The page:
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Water usage at Kerr Lake causes debate

Posted April 23, 2015
Updated April 24, 2015

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— Officials with the Kerr Lake Regional Water System say they want to pull more water from Kerr Lake.

The system partners, including Henderson, Oxford and Warren County, would sell the water to outlying areas.

Officials petitioned to withdraw the additional water in the next few years, about 14.2 million gallons, to serve a growing customer base.

"To make sure we have the demand for more water, we can supply those needs well into the future," said Henderson Assistant City Manager Frank Fraizer.

Citizens from across the area who do not like the idea of water resources being sold to outlying customers spoke out Thursday evening.

"We feel that all the people who have been making these decisions have been making them without all of the information," said Deborah Ferruccio, with Preserve Our North Carolina Lakes.

According to state officials, a final decision is expected in July.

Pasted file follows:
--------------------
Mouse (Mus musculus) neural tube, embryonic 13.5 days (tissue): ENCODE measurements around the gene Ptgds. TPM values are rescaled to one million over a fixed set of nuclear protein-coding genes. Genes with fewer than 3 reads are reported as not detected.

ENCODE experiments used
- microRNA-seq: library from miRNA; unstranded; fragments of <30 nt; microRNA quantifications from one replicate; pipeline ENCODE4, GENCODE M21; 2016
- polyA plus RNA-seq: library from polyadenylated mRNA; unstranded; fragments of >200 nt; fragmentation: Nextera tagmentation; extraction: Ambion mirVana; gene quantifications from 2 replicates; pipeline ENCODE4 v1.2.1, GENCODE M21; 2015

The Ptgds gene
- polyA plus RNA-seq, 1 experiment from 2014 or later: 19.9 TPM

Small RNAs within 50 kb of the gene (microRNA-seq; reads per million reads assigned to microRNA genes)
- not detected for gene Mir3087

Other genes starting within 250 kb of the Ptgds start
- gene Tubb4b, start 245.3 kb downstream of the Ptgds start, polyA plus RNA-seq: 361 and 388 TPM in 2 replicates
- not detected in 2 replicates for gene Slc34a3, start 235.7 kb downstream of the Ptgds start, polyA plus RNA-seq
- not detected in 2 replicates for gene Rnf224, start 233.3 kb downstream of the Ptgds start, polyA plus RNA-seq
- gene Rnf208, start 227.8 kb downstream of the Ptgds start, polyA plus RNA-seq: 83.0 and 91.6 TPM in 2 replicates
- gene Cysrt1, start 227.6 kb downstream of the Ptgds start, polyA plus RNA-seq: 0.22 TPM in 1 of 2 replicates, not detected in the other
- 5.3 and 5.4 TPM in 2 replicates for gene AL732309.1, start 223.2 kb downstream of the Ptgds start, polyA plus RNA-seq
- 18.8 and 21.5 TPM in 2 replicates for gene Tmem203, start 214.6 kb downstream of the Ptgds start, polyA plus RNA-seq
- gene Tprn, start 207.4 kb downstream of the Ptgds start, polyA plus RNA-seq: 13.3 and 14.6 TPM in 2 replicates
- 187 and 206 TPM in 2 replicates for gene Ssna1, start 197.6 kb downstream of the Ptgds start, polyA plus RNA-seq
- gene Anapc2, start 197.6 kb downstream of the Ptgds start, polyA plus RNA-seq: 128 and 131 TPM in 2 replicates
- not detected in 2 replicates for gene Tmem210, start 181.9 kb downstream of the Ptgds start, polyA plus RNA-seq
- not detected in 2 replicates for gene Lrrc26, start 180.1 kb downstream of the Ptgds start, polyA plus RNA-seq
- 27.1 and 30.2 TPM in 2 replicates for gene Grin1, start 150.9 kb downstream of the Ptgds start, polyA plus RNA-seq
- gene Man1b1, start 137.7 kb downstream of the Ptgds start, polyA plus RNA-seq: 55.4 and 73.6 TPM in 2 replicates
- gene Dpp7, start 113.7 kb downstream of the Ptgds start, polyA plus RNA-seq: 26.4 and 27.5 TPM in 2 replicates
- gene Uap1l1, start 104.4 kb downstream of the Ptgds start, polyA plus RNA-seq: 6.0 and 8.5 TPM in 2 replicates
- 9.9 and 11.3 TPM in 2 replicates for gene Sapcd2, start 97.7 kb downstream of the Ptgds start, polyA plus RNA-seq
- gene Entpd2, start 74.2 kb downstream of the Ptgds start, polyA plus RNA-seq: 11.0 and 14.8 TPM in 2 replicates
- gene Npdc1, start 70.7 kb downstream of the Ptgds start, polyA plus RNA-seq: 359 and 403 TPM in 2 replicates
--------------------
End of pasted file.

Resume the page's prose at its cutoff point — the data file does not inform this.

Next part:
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  • Charles Boyer Apr 24, 2015
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    It is a little different in that Kerr Lake is a control reservoir for the rest of the Roanoke River system that feeds into Gaston Lake and the river downstream. The levels on Kerr vary greatly, often from day to day depending on the needs of Gaston, which is kept at or very near full pool, and the river downstream that supports the fish population such as striped bass that migrate upstream from the Albermarle Sounds to spawn. Additionally, electricity is generated at Kerr Dam, and at Roanoke Rapids downstream. So, all in all, you have many competing interests for water on the Roanoke System and selling water from Kerr Lake is not as simple as overcoming federal and two states worth of bureaucracy.

  • Thomas White Apr 24, 2015
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    Is this any different then communities near Jordan Lake selling their allotments to Wake / Durham counties so that communities can be built. Eventually if the communities, that have reserve water capacity, grow the people who have been purchasing water will not go without and then real problems exist. Larger communities with real financial power will get the legislature(s) to grant them the water they have been receiving.